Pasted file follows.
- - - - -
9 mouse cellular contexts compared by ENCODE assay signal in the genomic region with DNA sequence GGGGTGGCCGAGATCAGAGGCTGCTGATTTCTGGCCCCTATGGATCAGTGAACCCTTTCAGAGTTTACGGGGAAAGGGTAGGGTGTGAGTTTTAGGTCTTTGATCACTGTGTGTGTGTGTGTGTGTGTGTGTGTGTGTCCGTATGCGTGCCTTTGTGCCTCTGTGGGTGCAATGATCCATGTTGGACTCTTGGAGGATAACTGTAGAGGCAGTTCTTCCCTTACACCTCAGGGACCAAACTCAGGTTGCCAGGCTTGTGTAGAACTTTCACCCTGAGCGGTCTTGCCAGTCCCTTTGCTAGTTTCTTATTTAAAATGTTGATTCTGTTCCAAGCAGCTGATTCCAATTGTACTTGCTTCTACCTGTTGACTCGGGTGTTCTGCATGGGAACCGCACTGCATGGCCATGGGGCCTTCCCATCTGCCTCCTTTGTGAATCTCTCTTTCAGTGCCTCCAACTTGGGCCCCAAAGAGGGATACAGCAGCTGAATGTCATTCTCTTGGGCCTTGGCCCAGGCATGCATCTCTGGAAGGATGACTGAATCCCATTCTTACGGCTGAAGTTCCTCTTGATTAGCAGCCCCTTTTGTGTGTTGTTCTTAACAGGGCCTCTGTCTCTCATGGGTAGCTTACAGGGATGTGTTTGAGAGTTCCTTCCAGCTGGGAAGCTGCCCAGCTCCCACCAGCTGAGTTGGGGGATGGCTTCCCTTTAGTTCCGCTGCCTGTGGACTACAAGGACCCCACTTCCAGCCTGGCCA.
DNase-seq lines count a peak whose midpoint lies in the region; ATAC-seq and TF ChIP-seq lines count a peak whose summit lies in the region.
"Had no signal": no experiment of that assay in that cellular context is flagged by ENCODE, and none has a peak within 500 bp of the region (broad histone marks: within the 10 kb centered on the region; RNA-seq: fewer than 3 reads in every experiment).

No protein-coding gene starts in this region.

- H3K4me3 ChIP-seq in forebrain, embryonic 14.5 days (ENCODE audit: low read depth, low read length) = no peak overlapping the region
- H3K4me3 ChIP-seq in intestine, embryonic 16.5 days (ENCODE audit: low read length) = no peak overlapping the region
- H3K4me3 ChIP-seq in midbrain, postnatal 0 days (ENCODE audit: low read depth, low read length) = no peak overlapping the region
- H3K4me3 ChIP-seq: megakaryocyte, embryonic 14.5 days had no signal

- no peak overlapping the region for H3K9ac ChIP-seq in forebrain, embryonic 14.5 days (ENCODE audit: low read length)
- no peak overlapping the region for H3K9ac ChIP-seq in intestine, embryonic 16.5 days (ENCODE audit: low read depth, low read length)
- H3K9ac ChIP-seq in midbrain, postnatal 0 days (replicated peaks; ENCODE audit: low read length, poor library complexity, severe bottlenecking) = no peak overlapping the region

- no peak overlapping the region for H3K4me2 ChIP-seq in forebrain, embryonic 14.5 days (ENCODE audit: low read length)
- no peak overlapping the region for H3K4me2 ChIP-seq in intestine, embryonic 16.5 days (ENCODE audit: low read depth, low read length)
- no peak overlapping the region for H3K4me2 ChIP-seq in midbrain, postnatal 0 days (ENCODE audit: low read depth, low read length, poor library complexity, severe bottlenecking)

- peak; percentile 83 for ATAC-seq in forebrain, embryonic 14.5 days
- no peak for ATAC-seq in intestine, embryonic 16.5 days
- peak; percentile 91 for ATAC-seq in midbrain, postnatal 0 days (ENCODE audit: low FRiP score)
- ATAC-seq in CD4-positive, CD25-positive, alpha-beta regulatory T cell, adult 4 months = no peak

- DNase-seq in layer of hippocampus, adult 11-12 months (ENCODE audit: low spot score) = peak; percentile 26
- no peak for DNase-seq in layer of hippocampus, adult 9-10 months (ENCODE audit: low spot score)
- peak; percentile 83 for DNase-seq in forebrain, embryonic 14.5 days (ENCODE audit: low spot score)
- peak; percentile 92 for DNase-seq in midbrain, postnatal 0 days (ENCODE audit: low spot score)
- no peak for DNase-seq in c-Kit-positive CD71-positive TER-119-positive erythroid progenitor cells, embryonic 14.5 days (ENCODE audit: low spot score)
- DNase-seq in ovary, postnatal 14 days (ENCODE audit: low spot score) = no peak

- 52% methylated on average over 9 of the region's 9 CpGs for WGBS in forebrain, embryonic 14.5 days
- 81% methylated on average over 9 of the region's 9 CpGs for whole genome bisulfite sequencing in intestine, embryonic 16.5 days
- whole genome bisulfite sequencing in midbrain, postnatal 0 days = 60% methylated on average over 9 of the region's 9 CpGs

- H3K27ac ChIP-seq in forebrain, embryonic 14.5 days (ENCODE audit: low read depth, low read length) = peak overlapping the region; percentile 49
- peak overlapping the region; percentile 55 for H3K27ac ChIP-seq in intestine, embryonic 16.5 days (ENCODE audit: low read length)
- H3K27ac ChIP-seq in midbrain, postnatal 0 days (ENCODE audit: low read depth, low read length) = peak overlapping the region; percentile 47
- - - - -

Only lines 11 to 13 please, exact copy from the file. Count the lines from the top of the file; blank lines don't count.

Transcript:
- H3K9ac ChIP-seq in midbrain, postnatal 0 days (replicated peaks; ENCODE audit: low read length, poor library complexity, severe bottlenecking) = no peak overlapping the region

- no peak overlapping the region for H3K4me2 ChIP-seq in forebrain, embryonic 14.5 days (ENCODE audit: low read length)
- no peak overlapping the region for H3K4me2 ChIP-seq in intestine, embryonic 16.5 days (ENCODE audit: low read depth, low read length)